ALAN BLEIWEISS, SEO CONSULTANT, SPEAKER & AUTHOR

If I switch to HTTP2 am I focusing more on humans...or bots?

“Before you can utilize HTTP2, you do need to move to HTTPS. The advantages of HTTP/2 (in combination with preloading) are mostly for the user (not as much for the search engine) but can lead to a lot of direct positive user signals. Websites thrive in Google rankings on positive user signals, so this is most definitely a major recommendation for 2017, if you are not utilizing HTTP/2 yet.”
FILI WIESEEX-GOOGLER & SEO CONSULTANT

Sounds like it’s a good time to be a user then.

 

With the likes of Siri paving the way for the Echo’s and Alexa’s of the world, Voice Search is seriously having its moment.

What does this mean for SEO?

“Voice search and similar digital assistants will change the search ecosystem in dramatic and unforeseen ways. Prepare to shift tactics quickly and drastically as the needs & requirements to thrive in this new world of SEO become clearer.”
BARRY ADAMS, SEO CONSULTANT AT POLEMIC DIGITAL, SPEAKER AND COLUMNIST

 

In practical terms, how do I prepare my website for voice search?

 

  • “Content: You should include more terms like ‘who, what, where etc.
  • Optimize for more long-tail keywords.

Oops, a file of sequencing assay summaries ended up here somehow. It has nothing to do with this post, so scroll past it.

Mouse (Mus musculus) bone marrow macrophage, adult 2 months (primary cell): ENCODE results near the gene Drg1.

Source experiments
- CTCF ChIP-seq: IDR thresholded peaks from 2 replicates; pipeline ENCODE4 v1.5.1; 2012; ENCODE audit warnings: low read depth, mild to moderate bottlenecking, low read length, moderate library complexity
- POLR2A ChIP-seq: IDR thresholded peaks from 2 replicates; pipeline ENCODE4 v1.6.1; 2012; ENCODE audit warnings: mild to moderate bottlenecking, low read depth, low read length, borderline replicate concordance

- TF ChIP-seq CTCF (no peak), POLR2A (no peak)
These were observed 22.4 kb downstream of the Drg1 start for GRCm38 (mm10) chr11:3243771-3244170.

• Consider adding a Q&A service to your site that allows users to ask questions to which you later post answers.
  • Schema markup”

ILYAS TEKER, CONSULTANT & FORMER SEO DIRECTOR AT IPROSPECT

Read more.

 

SEO Challenge #9: Real-time indexing/Google indexing API

What's the verdict?

“Assuming the real-time API becomes generally available, get in on that.”
JACQUELINE URICK, HEAD OF SEO AT PAMPERED CHEF

“Google has gotten pretty good at indexing, however if your site is not easy to index then that would be my focus.”
FILI WIESE
EX-GOOGLER & SEO CONSULTANT

“If you have a site where time sensitivity matters, then real-time indexing is a good thing. It’s invaluable. Except you need to be sure your dev team is up for the task of following the Google RealTime API guidelines, and is willing to do proper and true QA testing, and that this too is yet one more “For Google” effort, that may or may not be around six months or a year from now.